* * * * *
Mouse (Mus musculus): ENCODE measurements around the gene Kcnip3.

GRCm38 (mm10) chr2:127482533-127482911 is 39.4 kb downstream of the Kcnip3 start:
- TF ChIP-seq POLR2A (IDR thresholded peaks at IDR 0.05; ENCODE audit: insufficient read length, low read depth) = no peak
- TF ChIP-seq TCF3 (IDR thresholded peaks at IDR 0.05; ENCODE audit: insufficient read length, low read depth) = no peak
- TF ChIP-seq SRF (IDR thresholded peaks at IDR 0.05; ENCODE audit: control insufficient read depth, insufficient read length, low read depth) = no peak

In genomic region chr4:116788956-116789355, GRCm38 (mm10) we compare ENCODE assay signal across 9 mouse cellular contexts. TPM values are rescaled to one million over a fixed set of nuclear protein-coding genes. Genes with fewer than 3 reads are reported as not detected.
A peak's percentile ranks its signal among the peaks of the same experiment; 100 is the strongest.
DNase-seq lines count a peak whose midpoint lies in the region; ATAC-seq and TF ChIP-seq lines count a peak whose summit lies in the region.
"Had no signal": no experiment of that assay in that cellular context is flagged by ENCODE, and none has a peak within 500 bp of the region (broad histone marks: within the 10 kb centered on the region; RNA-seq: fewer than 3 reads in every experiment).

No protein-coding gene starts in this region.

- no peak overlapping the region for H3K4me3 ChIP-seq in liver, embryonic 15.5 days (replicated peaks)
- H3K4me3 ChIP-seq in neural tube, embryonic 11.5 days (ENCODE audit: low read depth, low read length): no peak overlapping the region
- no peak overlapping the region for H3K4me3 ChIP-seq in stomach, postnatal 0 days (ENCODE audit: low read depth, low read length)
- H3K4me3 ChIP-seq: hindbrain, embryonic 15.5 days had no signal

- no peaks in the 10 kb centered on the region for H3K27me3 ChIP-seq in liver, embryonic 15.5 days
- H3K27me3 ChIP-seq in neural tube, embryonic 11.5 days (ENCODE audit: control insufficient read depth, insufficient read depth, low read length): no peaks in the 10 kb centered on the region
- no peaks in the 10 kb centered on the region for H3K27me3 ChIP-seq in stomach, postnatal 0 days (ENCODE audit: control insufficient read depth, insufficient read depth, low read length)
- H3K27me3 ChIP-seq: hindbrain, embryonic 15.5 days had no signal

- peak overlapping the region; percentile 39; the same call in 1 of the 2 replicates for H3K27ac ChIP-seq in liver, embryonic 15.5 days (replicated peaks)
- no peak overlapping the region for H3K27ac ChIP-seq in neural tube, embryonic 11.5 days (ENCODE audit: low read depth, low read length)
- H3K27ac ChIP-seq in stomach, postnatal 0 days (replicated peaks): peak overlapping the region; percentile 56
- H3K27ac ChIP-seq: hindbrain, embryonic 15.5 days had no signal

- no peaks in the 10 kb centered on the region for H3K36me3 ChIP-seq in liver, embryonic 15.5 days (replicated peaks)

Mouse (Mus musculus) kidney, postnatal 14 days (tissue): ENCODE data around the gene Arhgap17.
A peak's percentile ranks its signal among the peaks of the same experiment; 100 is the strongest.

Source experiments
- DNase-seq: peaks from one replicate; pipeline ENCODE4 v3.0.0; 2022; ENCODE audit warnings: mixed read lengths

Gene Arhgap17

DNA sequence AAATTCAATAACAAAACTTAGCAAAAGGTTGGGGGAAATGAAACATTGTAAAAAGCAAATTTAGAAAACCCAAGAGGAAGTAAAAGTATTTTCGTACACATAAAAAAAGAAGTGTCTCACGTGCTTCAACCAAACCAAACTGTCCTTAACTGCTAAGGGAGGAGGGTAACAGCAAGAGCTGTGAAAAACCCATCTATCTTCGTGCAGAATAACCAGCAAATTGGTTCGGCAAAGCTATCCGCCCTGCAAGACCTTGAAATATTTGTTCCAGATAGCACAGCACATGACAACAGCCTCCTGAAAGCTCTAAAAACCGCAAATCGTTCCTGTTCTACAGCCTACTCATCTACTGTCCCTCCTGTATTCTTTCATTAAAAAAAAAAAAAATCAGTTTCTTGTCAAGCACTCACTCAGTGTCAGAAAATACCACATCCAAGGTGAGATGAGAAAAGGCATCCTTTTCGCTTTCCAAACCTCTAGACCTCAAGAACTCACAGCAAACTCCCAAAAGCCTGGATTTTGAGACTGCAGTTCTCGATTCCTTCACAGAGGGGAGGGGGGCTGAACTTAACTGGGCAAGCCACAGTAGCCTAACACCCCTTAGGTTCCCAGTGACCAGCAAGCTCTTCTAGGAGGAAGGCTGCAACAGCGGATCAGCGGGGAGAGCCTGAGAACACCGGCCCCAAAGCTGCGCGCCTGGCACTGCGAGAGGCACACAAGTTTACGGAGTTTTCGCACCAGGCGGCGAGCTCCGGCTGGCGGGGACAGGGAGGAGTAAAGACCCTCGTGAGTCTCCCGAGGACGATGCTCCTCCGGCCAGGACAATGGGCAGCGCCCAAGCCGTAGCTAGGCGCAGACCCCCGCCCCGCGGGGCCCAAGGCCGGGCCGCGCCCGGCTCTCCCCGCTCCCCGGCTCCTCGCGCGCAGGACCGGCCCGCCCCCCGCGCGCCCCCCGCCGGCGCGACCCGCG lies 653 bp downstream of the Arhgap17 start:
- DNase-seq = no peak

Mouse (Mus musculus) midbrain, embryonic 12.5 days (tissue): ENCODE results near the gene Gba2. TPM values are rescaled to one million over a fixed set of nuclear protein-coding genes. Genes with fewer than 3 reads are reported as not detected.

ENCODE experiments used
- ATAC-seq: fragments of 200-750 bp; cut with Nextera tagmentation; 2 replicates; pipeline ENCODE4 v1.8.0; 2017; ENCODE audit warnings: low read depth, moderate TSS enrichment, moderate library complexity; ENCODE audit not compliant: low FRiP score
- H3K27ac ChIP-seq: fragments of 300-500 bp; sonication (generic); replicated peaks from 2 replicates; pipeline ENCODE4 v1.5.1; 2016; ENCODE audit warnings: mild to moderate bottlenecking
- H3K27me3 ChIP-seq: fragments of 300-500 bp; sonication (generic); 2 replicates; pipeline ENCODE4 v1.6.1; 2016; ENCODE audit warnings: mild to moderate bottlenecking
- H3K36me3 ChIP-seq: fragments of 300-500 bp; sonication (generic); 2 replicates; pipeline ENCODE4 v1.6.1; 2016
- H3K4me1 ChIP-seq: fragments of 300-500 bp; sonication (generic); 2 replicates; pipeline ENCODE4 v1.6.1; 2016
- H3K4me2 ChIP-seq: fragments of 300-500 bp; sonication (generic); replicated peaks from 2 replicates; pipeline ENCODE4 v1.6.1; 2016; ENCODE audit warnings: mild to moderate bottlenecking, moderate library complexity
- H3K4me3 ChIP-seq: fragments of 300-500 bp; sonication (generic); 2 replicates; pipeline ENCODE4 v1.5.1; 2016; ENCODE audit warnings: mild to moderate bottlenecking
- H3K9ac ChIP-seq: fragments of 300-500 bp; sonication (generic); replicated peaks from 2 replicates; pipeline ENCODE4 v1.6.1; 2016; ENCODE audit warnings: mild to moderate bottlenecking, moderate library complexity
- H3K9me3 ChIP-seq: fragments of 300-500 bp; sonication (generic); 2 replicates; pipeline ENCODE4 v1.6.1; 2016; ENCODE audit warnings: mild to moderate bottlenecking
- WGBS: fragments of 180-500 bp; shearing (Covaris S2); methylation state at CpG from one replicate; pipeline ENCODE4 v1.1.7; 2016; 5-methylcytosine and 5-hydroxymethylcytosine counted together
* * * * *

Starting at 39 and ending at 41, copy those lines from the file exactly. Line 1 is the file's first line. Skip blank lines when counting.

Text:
- H3K4me3 ChIP-seq: fragments of 300-500 bp; sonication (generic); 2 replicates; pipeline ENCODE4 v1.5.1; 2016; ENCODE audit warnings: mild to moderate bottlenecking
- H3K9ac ChIP-seq: fragments of 300-500 bp; sonication (generic); replicated peaks from 2 replicates; pipeline ENCODE4 v1.6.1; 2016; ENCODE audit warnings: mild to moderate bottlenecking, moderate library complexity
- H3K9me3 ChIP-seq: fragments of 300-500 bp; sonication (generic); 2 replicates; pipeline ENCODE4 v1.6.1; 2016; ENCODE audit warnings: mild to moderate bottlenecking